Until AMD Ryzen series processors, Intel was the ultimate choice for all performance based PC rigs. Basically, every high-end or mid-range PC build included Intel processor. Intel’s I5 was an absolute favorite when it came to mid range CPUs that cost in the range of 200-250$. It all has been this way since January 2011, when Intel’s quad core i5 2500K was released. That’s simply because Intel’s i5 is a great processor, well suited for gaming, overclockable resulting in a CPU that’s quite future-proof and can hold your platform for around 5 years. However, recently AMD returned by shocking the world with CPUs that offer more cores, threads and lower price than Intel.
Learn more about AMD Ryzen 5 1600 on AMD’s official website.
Nowadays AMD Ryzen is an absolute winner regarding performance and price. Intel’s I5 is no longer the main choice of CPU when it comes to gaming and overall system performance. If you have to choose between AMD Ryzen 5 1600 and Intel’s I5 7600K, we would definitely go with AMD. Why? Because AMD Ryzen 5 1600 can even beat i7 7700K, despite Intel’s 1GHz clock speed advantage. Intel still has some advantages, for example, in single threaded performance, but when it comes to productivity, multi threaded and overall performance, AMD Ryzen 5 1600 is unbeatable with its six cores and 12 threads. AMD shows significant performance increase when it comes to heavily-threaded workloads like rendering, streaming and creating content. Another key factor is hyperthreading – AMD Ryzen 5 1600 has it, but none of Intel’s I5 does.
|AMD Ryzen 5 1600|
|Base/Boost Clocks||3.2GHz/ 3.6GHz|
|DDR4 Memory Speed Support||1866 - 2677|
|Supplied Cooler||Wraith Spire|
|PCIe Lanes||x16 Gen3|
A little more about AMD Ryzen 5 1600
One of the first questions about AMD Ryzen 5 1600 is how does it differ from 1600X. First, non-X models do not feature eXtended Frequency Range or XFR. What does it do? XFR dynamically adjusts CPU’s clock rate regarding of available thermal headroom. basically what it does is giving you more performance when you need it. Mostly all Ryzen versions of non-X CPUs (Just like Ryzen 5 1600) tend to hit their overclocking ceilings at lower frequencies. If you do decide to overclock your non-X AMD CPU, it will perform similarly as X model, for example, 1600X and narrow the gap between Intel’s i5 processors in lightly-threaded tasks.
Another thing to mention is cooling. Just like Intel’s “K” series CPUs which doesn’t come with bundled CPU cooler, AMD’s X series also doesn’t feature any bundled thermal solution. This means you will have to definitely buy a CPU cooler which will increase the overall cost of your build. Fortunately, AMD Ryzen 5 1600 comes with a bundled 95W Wraith Spire cooler.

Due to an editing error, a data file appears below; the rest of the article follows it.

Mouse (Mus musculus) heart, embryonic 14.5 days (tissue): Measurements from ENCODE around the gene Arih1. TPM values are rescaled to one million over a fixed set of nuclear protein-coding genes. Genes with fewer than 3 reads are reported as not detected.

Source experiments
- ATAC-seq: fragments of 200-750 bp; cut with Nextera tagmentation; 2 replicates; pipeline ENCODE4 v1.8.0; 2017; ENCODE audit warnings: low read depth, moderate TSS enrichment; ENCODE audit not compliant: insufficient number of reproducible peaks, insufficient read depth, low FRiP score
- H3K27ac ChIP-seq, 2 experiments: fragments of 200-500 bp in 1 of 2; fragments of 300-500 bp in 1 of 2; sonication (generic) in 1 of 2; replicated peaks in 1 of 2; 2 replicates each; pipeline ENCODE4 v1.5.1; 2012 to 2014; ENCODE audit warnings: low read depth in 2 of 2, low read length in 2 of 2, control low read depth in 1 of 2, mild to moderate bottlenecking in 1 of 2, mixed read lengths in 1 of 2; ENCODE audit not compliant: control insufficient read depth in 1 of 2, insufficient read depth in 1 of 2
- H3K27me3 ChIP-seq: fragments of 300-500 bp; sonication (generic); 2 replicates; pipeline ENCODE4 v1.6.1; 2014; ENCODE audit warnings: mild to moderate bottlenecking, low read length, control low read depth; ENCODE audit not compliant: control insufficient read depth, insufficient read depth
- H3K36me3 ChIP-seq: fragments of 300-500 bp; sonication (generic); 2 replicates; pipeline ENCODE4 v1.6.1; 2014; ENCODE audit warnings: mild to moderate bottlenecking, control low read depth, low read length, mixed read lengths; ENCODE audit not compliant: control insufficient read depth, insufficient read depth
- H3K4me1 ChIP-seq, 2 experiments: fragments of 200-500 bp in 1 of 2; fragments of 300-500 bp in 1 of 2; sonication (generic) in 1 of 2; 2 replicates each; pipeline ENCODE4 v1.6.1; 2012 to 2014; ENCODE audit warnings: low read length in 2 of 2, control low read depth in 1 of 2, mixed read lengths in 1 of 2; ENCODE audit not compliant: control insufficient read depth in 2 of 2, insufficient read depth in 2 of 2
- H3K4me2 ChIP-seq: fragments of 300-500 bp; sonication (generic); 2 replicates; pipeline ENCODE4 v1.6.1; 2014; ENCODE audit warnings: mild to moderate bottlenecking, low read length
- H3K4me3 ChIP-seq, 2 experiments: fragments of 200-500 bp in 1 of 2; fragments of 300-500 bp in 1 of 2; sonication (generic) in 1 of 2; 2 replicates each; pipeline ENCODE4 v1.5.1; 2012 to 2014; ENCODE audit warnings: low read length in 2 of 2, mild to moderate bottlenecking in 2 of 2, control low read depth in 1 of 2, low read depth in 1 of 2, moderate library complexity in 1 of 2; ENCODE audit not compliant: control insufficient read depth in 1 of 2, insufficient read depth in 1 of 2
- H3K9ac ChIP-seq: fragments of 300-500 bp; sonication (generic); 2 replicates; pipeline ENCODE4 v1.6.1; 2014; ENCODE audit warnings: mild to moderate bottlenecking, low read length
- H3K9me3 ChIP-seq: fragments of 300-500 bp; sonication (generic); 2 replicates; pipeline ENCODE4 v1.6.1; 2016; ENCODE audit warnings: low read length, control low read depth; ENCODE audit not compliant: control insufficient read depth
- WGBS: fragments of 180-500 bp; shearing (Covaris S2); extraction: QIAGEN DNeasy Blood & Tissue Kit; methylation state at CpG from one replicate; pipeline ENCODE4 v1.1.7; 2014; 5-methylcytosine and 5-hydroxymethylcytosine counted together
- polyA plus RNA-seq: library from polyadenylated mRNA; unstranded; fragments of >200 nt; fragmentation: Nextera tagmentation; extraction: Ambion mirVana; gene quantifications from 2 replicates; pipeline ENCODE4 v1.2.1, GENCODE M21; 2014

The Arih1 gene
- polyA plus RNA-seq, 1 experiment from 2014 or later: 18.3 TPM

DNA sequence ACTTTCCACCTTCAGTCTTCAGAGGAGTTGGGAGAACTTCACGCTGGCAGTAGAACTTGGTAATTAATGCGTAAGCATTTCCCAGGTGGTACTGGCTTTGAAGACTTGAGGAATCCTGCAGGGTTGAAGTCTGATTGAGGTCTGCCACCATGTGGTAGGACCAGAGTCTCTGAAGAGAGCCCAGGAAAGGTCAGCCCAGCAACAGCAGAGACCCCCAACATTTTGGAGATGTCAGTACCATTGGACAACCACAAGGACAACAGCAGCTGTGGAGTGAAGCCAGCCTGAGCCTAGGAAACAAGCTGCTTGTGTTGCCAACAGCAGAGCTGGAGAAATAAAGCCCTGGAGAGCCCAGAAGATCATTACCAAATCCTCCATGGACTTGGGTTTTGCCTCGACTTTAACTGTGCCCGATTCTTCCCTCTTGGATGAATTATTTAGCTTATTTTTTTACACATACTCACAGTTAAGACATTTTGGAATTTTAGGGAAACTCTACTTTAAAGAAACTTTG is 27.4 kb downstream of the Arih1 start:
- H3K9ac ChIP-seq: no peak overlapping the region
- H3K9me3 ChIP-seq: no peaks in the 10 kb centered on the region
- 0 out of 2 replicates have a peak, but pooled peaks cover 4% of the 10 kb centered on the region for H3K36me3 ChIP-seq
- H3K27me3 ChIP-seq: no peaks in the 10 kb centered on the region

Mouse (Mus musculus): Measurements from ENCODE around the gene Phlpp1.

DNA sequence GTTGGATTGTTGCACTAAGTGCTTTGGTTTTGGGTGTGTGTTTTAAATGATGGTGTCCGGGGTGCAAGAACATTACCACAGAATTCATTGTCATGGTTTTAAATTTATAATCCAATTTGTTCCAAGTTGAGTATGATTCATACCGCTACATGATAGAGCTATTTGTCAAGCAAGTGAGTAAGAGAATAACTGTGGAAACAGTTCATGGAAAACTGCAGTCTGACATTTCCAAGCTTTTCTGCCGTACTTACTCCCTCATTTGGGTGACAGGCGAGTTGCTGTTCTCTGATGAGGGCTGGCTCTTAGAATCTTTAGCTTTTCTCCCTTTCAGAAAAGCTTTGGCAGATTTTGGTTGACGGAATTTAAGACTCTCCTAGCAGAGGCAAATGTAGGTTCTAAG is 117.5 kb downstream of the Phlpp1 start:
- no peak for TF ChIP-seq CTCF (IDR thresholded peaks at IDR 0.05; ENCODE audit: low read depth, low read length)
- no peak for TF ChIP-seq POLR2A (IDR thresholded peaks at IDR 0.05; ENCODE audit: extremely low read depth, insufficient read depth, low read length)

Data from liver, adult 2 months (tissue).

This cooler actually does a very good job keeping your CPU cool. We reckon you don’t have to replace it with any third-party cooler unless you want to do some serious overclocking. Not only it does its job well but also looks relatively good.
AMD Ryzen 5 1600 just like all other Ryzen processors (except Threaripper) have to be placed in a motherboard with AM4 socket. You can find some cheap B350 motherboards on the market that will do their job well, you don’t need a fancy motherboard for Ryzen 5 1600.
As you can see from the image above, you can get a cheap A320 motherboard that costs below 60$. However, we advise choosing B350 – it’s overclockable and works great with a price tag of around 80$. Combining a cheap B350 motherboard with a budget-minded processor, you get a truly powerful system for not a lot of money.
AMD Ryzen 5 1600 is indeed a well-performing processor that’s well suited for thread-heavy tasks like rendering and content creation. One thing we know for sure, AMD Ryzen 5 1600 is good enough for gaming, but does it have what it takes to flush down the Intel i5 off its throne?
How did we test AMD Ryzen 1600
When it comes to gaming and overall performance, CPU role is to run all software’s or game’s logics and execute its code. Only then comes GPU which receives information from the CPU. For gaming frame rates are proportional to GPU, v-sync as well as a frame-rate limiter. On our tests, we ran games at high or ultra settings in 1080p resolution. We used a high-end GPU with many different CPUs. The main goal is to remove graphics as the limiting factor and test only CPU. Of course, in results, you will get a performance of whole gaming rig. However, if all components stay the same and only CPUs and motherboards are changed, you can see the difference between two different CPUs.